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Human Civilizations: Diversity in the World

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Diversity within this world is what makes every one of us unique in our own way. The different cultures of the world are the principle of various human civilizations, which we have come to recognize and accept on a global level. As one of the largest countries in the world and one of the four ancient civilizations, China bears many cultural traditions and scientific developments that are extremely imperative and influential. Many aspects of the Chinese’s rich and profound culture could be traced back many centuries ago through its written history (China Highlights, 1998).

Geographically, a green gemstone called jade is found in Burma, Central America, Brazil, Canada and India. Although prized by many other civilizations, no other culture can resemble China’s appreciation for jade and the intricacy upon its jewelry and other objects (Cultural China, 2014). The usage of Jade dates back to almost nine thousand years ago around the 1700s when Chinese civilization was first established (Jackson, 2013). According to Minerals.net, there are two different forms of Jade made from two different minerals known as Jadeite and Nephrite. Jade is extensively recognized for its vibrant green color, but there are many varieties of other colors as well. Some of these colors include purple, red, orange, and blue. In some cases, jade could possibly be multicolored (Minerals.net, 2014). Traditional jade made from nephrite, also known as “Yu” in Chinese, was defined as beautiful stones by Xu Shen in the first Chinese dictionary according to an article written by Jun Shan. Since China only had soft jade until jadeite was imported from Burma during the Qing dynasty (1271-1368), the Chinese traditionally refers to the soft jade as “traditional jade”. ...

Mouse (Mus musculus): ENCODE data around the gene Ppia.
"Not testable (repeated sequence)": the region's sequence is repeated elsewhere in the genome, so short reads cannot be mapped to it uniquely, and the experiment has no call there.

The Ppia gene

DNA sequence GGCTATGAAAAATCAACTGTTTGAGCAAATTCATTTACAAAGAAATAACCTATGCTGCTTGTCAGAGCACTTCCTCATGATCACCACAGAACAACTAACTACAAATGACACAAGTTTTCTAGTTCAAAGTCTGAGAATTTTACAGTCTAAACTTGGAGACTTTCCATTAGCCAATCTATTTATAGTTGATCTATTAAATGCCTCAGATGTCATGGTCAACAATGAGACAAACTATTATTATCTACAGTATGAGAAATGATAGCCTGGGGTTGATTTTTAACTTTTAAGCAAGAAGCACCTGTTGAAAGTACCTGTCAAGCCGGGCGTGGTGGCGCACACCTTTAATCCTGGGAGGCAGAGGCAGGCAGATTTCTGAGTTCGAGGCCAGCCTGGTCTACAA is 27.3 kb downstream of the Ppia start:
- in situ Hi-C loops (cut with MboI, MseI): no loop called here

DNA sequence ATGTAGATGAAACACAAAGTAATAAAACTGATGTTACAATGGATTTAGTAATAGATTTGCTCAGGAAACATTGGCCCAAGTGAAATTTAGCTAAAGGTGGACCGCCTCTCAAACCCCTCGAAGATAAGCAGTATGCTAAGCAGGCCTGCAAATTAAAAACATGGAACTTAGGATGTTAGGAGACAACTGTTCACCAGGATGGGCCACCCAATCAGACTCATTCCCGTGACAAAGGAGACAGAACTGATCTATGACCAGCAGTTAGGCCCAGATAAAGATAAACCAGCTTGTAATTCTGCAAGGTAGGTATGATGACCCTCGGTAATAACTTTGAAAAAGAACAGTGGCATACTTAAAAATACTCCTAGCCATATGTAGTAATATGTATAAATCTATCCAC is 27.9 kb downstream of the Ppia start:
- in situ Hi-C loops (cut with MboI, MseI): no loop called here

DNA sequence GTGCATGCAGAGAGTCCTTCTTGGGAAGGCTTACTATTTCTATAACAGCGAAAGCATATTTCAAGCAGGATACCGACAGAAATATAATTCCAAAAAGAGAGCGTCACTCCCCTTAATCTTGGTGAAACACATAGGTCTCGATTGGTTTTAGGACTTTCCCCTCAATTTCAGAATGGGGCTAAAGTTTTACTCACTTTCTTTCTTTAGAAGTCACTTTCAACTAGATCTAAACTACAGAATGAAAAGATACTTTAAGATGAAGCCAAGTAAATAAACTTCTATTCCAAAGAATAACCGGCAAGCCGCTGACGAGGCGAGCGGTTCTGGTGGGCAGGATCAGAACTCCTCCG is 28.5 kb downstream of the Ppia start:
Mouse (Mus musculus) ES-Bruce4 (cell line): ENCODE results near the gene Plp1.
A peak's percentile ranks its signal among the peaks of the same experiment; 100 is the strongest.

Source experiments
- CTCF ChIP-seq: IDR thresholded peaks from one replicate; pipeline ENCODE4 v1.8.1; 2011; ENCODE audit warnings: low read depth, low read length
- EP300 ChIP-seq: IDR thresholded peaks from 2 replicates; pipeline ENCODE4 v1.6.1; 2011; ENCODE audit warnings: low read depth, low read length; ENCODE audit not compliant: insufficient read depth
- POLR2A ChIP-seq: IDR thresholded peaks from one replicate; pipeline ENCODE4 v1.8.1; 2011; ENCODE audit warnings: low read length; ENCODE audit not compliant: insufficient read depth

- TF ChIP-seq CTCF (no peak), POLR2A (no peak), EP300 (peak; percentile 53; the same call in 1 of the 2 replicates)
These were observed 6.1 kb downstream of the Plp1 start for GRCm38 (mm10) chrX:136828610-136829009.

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...erves as an example of what qualities an “ideal” person should have in life (Tee, 2009).Therefore, the gemstone’s purpose is to deliver a message to the Chinese people through the 11 virtues that it holds. Superstitions of the jade such as longevity in life, bringing good luck and protecting against bad luck, and replenishing a soul will be passed on from generations to generations. As an independent invention, jade is globally useful and popular all over the world but valued for different reasons. Unlike many other countries that found jade an important aspect of their lives, the Chinese viewed jade as something much more than a stone, mineral, a jewel, or even a tool. They have incorporated meaningful morals and significance within a vibrant green stone. As the Chinese saying goes: “Gold has a value, jade is invaluable.” (Shan, 2014)
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